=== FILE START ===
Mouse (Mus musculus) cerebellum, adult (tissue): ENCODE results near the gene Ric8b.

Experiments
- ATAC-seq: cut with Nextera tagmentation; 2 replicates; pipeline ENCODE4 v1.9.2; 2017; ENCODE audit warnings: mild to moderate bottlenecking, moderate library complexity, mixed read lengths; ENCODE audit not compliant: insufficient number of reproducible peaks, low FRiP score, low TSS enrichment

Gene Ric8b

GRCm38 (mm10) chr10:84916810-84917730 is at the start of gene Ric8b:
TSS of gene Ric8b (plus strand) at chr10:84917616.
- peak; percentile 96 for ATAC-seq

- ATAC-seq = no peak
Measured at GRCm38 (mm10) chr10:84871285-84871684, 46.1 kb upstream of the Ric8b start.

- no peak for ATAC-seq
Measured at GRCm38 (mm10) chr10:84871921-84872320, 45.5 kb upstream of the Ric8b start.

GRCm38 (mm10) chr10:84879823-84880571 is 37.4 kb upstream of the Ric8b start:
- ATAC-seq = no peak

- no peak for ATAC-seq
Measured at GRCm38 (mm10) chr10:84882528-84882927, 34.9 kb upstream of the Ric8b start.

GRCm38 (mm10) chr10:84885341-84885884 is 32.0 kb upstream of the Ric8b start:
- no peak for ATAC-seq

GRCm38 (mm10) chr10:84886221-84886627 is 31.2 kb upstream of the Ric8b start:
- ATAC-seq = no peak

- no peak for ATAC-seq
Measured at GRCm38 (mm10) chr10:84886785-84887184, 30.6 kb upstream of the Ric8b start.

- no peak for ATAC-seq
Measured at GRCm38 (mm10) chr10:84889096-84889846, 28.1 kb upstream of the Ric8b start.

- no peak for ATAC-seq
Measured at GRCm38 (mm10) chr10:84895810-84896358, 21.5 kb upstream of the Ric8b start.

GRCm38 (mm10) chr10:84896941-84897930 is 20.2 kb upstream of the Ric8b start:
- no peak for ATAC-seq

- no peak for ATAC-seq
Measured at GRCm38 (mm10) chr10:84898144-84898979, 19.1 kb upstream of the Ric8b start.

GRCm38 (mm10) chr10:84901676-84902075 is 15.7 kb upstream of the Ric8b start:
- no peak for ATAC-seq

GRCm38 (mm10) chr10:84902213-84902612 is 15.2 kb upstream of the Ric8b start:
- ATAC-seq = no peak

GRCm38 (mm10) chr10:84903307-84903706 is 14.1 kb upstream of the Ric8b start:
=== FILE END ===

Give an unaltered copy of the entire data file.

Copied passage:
Mouse (Mus musculus) cerebellum, adult (tissue): ENCODE results near the gene Ric8b.

Experiments
- ATAC-seq: cut with Nextera tagmentation; 2 replicates; pipeline ENCODE4 v1.9.2; 2017; ENCODE audit warnings: mild to moderate bottlenecking, moderate library complexity, mixed read lengths; ENCODE audit not compliant: insufficient number of reproducible peaks, low FRiP score, low TSS enrichment

Gene Ric8b

GRCm38 (mm10) chr10:84916810-84917730 is at the start of gene Ric8b:
TSS of gene Ric8b (plus strand) at chr10:84917616.
- peak; percentile 96 for ATAC-seq

- ATAC-seq = no peak
Measured at GRCm38 (mm10) chr10:84871285-84871684, 46.1 kb upstream of the Ric8b start.

- no peak for ATAC-seq
Measured at GRCm38 (mm10) chr10:84871921-84872320, 45.5 kb upstream of the Ric8b start.

GRCm38 (mm10) chr10:84879823-84880571 is 37.4 kb upstream of the Ric8b start:
- ATAC-seq = no peak

- no peak for ATAC-seq
Measured at GRCm38 (mm10) chr10:84882528-84882927, 34.9 kb upstream of the Ric8b start.

GRCm38 (mm10) chr10:84885341-84885884 is 32.0 kb upstream of the Ric8b start:
- no peak for ATAC-seq

GRCm38 (mm10) chr10:84886221-84886627 is 31.2 kb upstream of the Ric8b start:
- ATAC-seq = no peak

- no peak for ATAC-seq
Measured at GRCm38 (mm10) chr10:84886785-84887184, 30.6 kb upstream of the Ric8b start.

- no peak for ATAC-seq
Measured at GRCm38 (mm10) chr10:84889096-84889846, 28.1 kb upstream of the Ric8b start.

- no peak for ATAC-seq
Measured at GRCm38 (mm10) chr10:84895810-84896358, 21.5 kb upstream of the Ric8b start.

GRCm38 (mm10) chr10:84896941-84897930 is 20.2 kb upstream of the Ric8b start:
- no peak for ATAC-seq

- no peak for ATAC-seq
Measured at GRCm38 (mm10) chr10:84898144-84898979, 19.1 kb upstream of the Ric8b start.

GRCm38 (mm10) chr10:84901676-84902075 is 15.7 kb upstream of the Ric8b start:
- no peak for ATAC-seq

GRCm38 (mm10) chr10:84902213-84902612 is 15.2 kb upstream of the Ric8b start:
- ATAC-seq = no peak

GRCm38 (mm10) chr10:84903307-84903706 is 14.1 kb upstream of the Ric8b start: